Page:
Wednesday, May 02, 2007,6:53 PM
Missions vs. Missional
I think I've become too used to the language of the missional church. The language that sees the Kingdom of God present in this world, that sees the good news as being about more than getting one's butt into heaven when we die, and that takes seriously the call to bring freedom to the oppressed. So this past Sunday as I visited the church I grew up in, I wasn't prepared to go back to the old perspective. That of a church doing missions as opposed to being missional.

My first clue should have been that it was the church's missions conference. Missionaries from all around the world had been brought in to report on what they were doing. So the sermon that morning was from an Indian man who runs a Seminary in India. He was there to tell us about the "Divine Strategy for Missions." As he put it - the way missions always has been and the way it always should be. The strategy is apparently composed of a mere four points.

1. Spreading the message of the Gospel of Jesus Christ - which as he explain is a lot easier in India than America because they allow prayer in schools.

2. Raising support from the believers - this has to come from Americans because indigenous people can't afford to support missions.

3. Engage in social outreach - This is done only to soften people's hearts because "physical help that doesn't result in spiritual help is no help at all."

4. Reach the influential in the community - because finding and using power is the only way to spread Christianity.

During most of his sermon he kept talking about the tiny tiny amount of Christians in India. But then at one point he said something about how Pentecostalism is really popular and spreading fast in India because they focus on healing so much (but that we of course know that the only true healers are doctors who have been gifted by God and trained at medical schools). So besides sounding more like a high modernist atheist than a spiritual Christian, he was drawing lines at who really are Christians. Apparently only those who follow cessationist conservative Evangelicalism are true Christians.

I'm sure there are good things coming out of this mission, I was just saddened at how limited a perspective they have. Serving Christ in a missional way involves so much more than getting people intellectually convinced about the facts of the Gospel. It is so much more organic and contextual than this "divine strategy for missions."

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posted by Julie at 6:53 PM ¤ Permalink ¤


6 Comments:


  • At 5/02/2007 10:39:00 PM, Blogger Mike Clawson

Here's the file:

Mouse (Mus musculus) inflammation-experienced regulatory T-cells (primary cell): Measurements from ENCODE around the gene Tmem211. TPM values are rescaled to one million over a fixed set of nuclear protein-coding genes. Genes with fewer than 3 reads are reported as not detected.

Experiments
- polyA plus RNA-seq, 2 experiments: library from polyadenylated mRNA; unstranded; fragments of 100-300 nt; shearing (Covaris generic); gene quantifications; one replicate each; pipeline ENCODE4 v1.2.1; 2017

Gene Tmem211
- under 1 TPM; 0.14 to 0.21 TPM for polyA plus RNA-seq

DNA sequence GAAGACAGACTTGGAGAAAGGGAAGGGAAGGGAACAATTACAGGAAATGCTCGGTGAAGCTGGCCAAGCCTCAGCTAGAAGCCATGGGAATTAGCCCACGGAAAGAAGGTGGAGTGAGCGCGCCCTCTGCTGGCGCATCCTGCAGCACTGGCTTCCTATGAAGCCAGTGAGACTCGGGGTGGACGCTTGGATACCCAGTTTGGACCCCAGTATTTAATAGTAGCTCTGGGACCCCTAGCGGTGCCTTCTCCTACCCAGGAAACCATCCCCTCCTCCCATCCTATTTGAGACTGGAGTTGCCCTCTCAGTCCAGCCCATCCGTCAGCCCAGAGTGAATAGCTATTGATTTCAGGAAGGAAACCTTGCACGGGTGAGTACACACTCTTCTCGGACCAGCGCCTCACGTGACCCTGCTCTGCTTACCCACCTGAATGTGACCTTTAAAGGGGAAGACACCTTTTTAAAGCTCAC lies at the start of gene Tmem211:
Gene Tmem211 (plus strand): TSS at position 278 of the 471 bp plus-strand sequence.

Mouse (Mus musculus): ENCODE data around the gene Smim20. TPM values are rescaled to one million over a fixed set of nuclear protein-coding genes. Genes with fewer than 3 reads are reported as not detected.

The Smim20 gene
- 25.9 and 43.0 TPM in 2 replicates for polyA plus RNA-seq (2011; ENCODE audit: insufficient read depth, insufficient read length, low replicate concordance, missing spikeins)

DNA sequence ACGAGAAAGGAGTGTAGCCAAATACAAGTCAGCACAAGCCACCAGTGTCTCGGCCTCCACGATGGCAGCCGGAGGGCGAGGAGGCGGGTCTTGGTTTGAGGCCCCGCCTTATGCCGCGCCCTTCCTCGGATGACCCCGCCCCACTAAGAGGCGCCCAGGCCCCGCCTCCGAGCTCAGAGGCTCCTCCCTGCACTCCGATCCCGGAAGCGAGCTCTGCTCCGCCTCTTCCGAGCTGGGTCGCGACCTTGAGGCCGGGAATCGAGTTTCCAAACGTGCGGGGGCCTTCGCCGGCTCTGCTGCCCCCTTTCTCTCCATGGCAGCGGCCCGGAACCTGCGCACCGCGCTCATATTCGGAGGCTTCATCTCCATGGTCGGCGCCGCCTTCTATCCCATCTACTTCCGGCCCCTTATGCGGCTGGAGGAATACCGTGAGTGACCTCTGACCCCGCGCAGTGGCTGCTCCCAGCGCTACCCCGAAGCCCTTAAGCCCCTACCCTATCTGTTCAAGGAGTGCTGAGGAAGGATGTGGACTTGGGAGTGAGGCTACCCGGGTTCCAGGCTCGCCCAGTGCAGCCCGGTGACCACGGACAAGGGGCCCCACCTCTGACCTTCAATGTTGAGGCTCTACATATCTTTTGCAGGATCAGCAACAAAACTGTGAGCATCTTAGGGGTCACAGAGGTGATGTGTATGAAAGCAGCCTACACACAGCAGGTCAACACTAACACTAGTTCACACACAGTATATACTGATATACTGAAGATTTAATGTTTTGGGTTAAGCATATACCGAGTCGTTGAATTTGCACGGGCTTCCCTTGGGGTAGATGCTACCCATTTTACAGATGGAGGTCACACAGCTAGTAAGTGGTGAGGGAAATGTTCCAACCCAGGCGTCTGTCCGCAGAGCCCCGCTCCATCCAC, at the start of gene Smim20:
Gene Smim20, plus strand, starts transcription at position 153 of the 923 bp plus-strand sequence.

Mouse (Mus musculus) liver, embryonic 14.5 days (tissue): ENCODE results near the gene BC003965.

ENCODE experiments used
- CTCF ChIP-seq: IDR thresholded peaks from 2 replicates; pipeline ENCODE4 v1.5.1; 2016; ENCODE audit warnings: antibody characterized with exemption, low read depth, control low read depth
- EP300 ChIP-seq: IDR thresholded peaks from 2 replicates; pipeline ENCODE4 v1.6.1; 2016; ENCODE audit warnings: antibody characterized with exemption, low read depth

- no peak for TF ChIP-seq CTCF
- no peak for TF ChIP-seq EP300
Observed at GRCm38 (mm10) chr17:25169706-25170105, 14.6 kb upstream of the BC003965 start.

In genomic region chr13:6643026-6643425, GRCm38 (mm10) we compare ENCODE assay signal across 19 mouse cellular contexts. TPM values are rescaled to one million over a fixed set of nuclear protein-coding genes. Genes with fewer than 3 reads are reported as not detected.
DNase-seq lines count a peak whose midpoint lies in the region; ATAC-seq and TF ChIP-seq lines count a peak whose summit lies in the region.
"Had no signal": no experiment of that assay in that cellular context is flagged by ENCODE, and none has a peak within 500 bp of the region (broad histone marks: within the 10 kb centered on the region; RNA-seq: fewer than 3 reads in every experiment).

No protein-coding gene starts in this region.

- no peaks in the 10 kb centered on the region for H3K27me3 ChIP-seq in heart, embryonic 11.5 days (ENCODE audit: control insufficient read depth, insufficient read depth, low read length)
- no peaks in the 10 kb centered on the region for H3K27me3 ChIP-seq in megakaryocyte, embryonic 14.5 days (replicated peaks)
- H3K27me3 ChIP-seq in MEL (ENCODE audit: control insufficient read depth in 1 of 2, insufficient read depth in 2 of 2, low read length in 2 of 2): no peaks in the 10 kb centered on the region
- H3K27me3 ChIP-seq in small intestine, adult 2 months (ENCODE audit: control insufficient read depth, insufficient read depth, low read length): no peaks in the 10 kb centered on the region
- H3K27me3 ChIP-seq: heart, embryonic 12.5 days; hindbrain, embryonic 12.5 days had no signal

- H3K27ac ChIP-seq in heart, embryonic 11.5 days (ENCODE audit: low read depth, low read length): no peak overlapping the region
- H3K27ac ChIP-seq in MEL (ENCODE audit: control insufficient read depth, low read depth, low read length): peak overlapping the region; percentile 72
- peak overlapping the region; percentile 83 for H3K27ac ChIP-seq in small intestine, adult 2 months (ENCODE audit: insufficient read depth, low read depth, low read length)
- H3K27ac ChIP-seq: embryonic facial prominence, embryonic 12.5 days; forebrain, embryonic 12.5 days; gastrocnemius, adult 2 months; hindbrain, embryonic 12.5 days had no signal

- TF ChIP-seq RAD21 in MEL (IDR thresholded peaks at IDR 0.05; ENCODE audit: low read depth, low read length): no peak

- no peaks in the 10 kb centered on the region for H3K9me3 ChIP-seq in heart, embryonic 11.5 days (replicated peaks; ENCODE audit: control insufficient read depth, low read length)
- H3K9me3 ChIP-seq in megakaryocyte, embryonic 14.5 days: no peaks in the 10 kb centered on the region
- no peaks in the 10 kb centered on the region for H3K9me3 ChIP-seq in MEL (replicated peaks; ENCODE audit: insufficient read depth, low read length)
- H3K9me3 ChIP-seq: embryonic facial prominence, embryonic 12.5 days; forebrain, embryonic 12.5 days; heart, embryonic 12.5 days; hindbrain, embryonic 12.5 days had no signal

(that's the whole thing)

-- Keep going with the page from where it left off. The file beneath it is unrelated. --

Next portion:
"physical help that doesn't result in spiritual help is no help at all."

    Sounds like he kind of got what James said a little confused, pretty much backwards actually.

     
  • At 5/03/2007 12:27:00 AM, Anonymous Johnny Brooks

    I am not so sure that any good comes from a mission like this. In fact I have found that Bible colleges, seminaries, or other narrow minded means of teaching have a great hindrance on spreading the kingdom of God.

    The hardest people for me to convince that Jesus wants us to feed the hungry, clothe the naked, and care for the sick are those that have been to a Bible school run by a missionary or funded by some church from the U.S.

     
  • At 5/03/2007 10:46:00 AM, Anonymous Rick Meigs

    Oh my, Julie. There is no way I could have sat through such a message. So full of error and misunderstandings that I'm afraid I'd have leave to avoid it ruining my day. There is nothing right about any of this four points. Maybe he should go and talk with some of his Chinese brothers: no prayer in schools, primary support comes from indigenous people, lots of social work (and supernatural healing), and no "finding and using" political power. BUT, the church is growing wildly fast.

    Great post Julie.

     
  • At 5/03/2007 04:32:00 PM, Blogger Julie

    Thanks for the comments.

    Johnny - I struggle with this. This group helps rescue orphaned toddlers living in sewage who have maggots in their and gives them a home and treatment. They give the poor education. They take in girls who have escaped illegal widow burning. I might disagree with what they are teaching or their reasons for helping people, but they are helping make some people's lives better. But its sad when one needs to ask if the good outweighs the harm.

    Rick - Its interesting, there were a lot of missionaries to China there for the conference as well. I didn't get to hear what they thought about the sermon (besides that his accent was hard to understand), so I wonder if they follow that same philosophy or not.

     
  • At 5/03/2007 10:33:00 PM, Blogger Michelle Van Loon

    You said, "...(but that we of course know that the only true healers are doctors who have been gifted by God and trained at medical schools). So besides sounding more like a high modernist atheist than a spiritual Christian, he was drawing lines at who really are Christians. Apparently only those who follow cessationist conservative Evangelicalism are true Christians."

    It's funny how even though I'm miles and miles away from this thinking in my life and experience, reading your words gives me a jolt of adrenaline (run or fight?) and a horrible flashback to life in the fundy world. Yipes!

    I am grateful for the ways that God is erasing the bad definitions some in the church have put in their dictionaries for "Go", "Do" and "Be".

     
  • At 7/05/2009 07:34:00 PM, Blogger HazelwoodUSA

    I am glad that Jesus and the disciples were able to bring real healing, and did not not have to go to 12 years of medical school because it is by His stripes that we are healed.

     

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